Huw Jones declares himself happy to stay at full-back

Glasgow player confident he can switch between 13 and 15 if required by Scotland or Warriors

Huw Jones safely gathers a high ball for Glasgow Warriors on Friday night, despite the close attention of James Johnstone and Chris Dean. Image: Craig Watson
Huw Jones safely gathers a high ball for Glasgow Warriors on Friday night, despite the close attention of James Johnstone and Chris Dean. Image: Craig Watson

GLASGOW’s win over Edinburgh on Friday night may have been unmemorable, and their defeat the previous week one they would rather forget, but there have still been some positive outcomes from the derby double-header for Danny Wilson and his new coaching team, not least the performance of Huw Jones at full-back.

Two games do not constitute conclusive evidence, but the Scotland centre did enough in those outings at 15 to suggest he can be the solution in a position which had become the head coach’s biggest worry when a freeze was put on recruitment. With Rufus McLean an untested quantity and Glenn Bryce only on a short-term contract, Wilson needed an adventurous selection for the Edinburgh matches and ideally for the longer term. He has other options at centre, albeit no-one who has quite the attacking verve of Jones at his best, so the experiment made sense – especially as Jones had some experience of the position from his days in South Africa.

Crucially, the player himself was eager to try out the move – one, it turns out, that he had been willing to make for some time. If neither derby gave him much of an opportunity to show what he can do on the counter-attack, he said after the 15-3 win that he now felt comfortable in his adopted position.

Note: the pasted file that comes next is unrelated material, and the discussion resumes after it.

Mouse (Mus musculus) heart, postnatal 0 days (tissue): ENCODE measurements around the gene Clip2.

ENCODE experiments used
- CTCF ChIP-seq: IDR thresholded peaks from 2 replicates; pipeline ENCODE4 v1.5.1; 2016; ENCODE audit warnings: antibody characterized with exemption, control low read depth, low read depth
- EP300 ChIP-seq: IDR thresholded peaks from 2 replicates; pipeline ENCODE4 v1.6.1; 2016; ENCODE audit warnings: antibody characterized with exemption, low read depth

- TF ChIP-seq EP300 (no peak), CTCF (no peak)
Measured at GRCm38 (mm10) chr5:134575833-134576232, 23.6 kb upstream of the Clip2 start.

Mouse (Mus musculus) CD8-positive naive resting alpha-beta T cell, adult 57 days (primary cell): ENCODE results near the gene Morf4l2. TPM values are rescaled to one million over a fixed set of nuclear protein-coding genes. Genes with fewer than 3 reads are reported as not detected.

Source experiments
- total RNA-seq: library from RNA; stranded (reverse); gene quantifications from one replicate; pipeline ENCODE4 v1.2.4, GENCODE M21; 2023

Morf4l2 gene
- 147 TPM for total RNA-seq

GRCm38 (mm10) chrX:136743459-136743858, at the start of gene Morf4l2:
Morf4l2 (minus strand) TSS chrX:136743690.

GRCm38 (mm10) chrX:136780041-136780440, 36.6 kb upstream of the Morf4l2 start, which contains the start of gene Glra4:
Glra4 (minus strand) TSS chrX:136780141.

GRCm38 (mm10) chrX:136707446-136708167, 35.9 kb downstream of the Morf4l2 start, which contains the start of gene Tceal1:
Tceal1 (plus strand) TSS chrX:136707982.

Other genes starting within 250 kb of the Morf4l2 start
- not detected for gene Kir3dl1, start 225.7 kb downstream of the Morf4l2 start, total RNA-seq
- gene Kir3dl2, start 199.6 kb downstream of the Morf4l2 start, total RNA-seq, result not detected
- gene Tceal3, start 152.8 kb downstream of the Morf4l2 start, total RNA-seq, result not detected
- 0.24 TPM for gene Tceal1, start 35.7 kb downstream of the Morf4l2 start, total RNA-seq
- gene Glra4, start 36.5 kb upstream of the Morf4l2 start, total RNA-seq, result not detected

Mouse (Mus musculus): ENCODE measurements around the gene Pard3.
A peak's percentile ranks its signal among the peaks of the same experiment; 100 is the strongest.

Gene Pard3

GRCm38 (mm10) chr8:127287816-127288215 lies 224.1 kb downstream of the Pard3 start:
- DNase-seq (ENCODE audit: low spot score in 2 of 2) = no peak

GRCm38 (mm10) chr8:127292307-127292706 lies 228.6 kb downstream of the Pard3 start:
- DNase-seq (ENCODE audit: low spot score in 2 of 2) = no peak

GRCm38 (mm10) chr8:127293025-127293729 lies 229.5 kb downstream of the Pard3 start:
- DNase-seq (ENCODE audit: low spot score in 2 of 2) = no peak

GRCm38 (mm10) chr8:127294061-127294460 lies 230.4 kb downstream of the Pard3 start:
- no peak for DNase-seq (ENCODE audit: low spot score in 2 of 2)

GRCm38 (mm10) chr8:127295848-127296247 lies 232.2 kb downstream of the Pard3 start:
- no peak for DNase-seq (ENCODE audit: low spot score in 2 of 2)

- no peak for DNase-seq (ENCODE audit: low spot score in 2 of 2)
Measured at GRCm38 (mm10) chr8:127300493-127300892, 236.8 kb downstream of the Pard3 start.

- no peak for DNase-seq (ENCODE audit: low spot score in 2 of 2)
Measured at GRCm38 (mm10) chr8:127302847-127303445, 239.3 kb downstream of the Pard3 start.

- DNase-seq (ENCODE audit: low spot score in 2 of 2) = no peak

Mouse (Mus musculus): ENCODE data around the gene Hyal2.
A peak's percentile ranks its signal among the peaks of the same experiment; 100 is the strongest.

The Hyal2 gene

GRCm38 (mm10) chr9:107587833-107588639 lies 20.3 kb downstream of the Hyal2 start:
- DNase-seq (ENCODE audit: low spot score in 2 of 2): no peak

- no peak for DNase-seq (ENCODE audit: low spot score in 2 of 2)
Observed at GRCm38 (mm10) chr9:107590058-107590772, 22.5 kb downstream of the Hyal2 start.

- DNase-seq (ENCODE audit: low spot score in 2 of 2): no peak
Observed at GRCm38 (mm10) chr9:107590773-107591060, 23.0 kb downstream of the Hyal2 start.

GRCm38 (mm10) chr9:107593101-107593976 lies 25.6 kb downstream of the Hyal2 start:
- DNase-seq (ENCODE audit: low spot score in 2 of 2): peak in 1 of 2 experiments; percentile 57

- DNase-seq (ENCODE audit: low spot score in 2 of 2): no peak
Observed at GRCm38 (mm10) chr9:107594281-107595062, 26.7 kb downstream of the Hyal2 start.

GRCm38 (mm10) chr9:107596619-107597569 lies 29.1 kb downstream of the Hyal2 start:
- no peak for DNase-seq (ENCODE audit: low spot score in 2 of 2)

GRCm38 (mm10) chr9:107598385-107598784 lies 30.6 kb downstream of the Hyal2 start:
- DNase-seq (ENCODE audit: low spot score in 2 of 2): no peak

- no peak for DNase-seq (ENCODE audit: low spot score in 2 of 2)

“I do, yeah. I’ve covered 15 for a long time. I feel like every coach I’ve ever had has said to me ‘Oh, you could be good at 15’ but never actually tried me there. So Danny’s actually gone for it and these first two games it’s gone pretty well. 

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“Obviously with Edinburgh you expect a lot of kicking, so I got my head around that and prepared to get up for those high balls. I think it went pretty well, although I’d obviously like to see more of the ball on attack – but I think it’s been a long lockdown and both teams are a bit rusty so the attack wasn’t quite there. With the new breakdown laws as well, we weren’t really holding on to the ball for long enough.

Asked if he thought his move to a new position would be long term, Jones continued: “I’d be happy to. I spoke to Danny after the first game and he said ‘What do you reckon, are you keen to stay?’ and I said ‘Look, as long as I’m on the field, I’m happy’. So yes, I’m happy to stay at 15, so going into the new season I’d be really happy to stay there.

There’s still competition at 15 at Glasgow, but if I can hold down that position and get regular game time then the confidence will come back and I’ll see much better performances. No-one benefits from stop-start, where you come in for one week and miss another two, or only play every other week. I think if you want to get guys playing well then they need some continuity.”

That cutting edge in attack has always been Jones’s strongest suit, while the most common criticism of him, certainly at international level, has been his defence. He has worked hard on that side of his game, but thinks that tactical changes to the 13 role have possibly made him more suited to full-back.